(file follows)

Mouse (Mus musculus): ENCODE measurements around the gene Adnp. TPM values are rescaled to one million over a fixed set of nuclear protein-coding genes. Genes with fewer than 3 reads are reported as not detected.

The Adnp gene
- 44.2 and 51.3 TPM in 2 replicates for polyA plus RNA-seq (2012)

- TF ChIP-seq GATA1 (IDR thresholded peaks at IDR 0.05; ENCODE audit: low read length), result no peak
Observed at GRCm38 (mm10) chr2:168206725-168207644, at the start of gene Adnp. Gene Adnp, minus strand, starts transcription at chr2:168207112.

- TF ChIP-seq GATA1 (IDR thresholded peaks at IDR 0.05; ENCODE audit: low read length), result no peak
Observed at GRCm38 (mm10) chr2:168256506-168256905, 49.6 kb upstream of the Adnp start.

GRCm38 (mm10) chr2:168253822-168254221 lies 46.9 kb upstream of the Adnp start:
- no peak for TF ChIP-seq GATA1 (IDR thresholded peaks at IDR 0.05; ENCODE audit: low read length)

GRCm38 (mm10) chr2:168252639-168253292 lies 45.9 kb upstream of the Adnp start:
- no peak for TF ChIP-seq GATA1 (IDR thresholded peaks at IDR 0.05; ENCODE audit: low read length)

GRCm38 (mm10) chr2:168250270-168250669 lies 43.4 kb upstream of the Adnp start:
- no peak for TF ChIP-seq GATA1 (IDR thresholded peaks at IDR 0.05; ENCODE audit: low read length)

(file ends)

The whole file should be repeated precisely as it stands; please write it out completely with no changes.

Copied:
Mouse (Mus musculus): ENCODE measurements around the gene Adnp. TPM values are rescaled to one million over a fixed set of nuclear protein-coding genes. Genes with fewer than 3 reads are reported as not detected.

The Adnp gene
- 44.2 and 51.3 TPM in 2 replicates for polyA plus RNA-seq (2012)

- TF ChIP-seq GATA1 (IDR thresholded peaks at IDR 0.05; ENCODE audit: low read length), result no peak
Observed at GRCm38 (mm10) chr2:168206725-168207644, at the start of gene Adnp. Gene Adnp, minus strand, starts transcription at chr2:168207112.

- TF ChIP-seq GATA1 (IDR thresholded peaks at IDR 0.05; ENCODE audit: low read length), result no peak
Observed at GRCm38 (mm10) chr2:168256506-168256905, 49.6 kb upstream of the Adnp start.

GRCm38 (mm10) chr2:168253822-168254221 lies 46.9 kb upstream of the Adnp start:
- no peak for TF ChIP-seq GATA1 (IDR thresholded peaks at IDR 0.05; ENCODE audit: low read length)

GRCm38 (mm10) chr2:168252639-168253292 lies 45.9 kb upstream of the Adnp start:
- no peak for TF ChIP-seq GATA1 (IDR thresholded peaks at IDR 0.05; ENCODE audit: low read length)

GRCm38 (mm10) chr2:168250270-168250669 lies 43.4 kb upstream of the Adnp start:
- no peak for TF ChIP-seq GATA1 (IDR thresholded peaks at IDR 0.05; ENCODE audit: low read length)